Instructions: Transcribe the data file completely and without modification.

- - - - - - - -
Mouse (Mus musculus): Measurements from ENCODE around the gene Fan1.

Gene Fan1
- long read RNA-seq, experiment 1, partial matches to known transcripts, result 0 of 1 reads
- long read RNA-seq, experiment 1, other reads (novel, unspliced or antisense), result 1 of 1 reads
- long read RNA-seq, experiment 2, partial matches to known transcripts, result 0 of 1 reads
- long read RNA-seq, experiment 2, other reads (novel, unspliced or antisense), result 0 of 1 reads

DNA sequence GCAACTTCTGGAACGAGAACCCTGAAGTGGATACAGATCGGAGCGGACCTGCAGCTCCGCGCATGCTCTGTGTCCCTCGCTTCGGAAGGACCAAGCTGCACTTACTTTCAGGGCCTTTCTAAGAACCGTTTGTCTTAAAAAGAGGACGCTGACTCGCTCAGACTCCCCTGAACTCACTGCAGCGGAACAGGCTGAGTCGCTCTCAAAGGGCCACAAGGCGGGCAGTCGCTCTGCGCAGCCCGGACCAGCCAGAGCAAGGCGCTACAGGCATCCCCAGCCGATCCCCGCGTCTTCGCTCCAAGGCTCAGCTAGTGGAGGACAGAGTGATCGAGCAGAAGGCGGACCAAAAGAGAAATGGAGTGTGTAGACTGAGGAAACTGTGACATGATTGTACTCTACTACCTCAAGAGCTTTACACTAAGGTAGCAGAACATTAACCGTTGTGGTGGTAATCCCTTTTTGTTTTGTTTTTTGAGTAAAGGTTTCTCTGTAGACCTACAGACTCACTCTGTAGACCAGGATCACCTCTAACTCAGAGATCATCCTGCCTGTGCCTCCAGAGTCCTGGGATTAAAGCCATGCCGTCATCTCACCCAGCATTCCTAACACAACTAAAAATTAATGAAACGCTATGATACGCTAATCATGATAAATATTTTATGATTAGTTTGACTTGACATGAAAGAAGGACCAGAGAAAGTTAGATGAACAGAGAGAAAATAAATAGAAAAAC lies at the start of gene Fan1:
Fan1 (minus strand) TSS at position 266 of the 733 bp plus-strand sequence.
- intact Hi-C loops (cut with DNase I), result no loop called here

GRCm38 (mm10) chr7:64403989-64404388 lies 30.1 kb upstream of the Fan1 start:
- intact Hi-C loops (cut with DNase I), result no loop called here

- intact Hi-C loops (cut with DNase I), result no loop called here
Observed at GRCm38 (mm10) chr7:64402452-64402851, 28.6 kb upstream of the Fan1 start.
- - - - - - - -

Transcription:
Mouse (Mus musculus): Measurements from ENCODE around the gene Fan1.

Gene Fan1
- long read RNA-seq, experiment 1, partial matches to known transcripts, result 0 of 1 reads
- long read RNA-seq, experiment 1, other reads (novel, unspliced or antisense), result 1 of 1 reads
- long read RNA-seq, experiment 2, partial matches to known transcripts, result 0 of 1 reads
- long read RNA-seq, experiment 2, other reads (novel, unspliced or antisense), result 0 of 1 reads

DNA sequence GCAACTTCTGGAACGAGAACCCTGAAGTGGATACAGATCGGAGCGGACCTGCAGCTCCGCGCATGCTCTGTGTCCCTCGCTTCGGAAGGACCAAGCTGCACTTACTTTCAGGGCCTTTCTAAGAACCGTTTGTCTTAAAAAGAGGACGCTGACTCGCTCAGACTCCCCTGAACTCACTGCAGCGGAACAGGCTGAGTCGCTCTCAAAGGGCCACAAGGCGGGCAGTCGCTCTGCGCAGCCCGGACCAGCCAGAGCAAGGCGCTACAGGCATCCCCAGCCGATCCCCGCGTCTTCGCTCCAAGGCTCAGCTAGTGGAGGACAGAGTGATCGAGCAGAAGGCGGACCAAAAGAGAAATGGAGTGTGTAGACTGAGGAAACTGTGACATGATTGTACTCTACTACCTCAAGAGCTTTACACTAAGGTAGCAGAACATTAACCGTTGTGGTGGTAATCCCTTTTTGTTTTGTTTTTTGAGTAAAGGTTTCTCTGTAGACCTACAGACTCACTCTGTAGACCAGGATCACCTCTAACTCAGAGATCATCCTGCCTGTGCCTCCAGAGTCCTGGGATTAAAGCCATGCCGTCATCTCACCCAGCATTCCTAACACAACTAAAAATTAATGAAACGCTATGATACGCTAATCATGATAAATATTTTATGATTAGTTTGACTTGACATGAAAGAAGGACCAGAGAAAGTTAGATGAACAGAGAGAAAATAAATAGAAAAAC lies at the start of gene Fan1:
Fan1 (minus strand) TSS at position 266 of the 733 bp plus-strand sequence.
- intact Hi-C loops (cut with DNase I), result no loop called here

GRCm38 (mm10) chr7:64403989-64404388 lies 30.1 kb upstream of the Fan1 start:
- intact Hi-C loops (cut with DNase I), result no loop called here

- intact Hi-C loops (cut with DNase I), result no loop called here
Observed at GRCm38 (mm10) chr7:64402452-64402851, 28.6 kb upstream of the Fan1 start.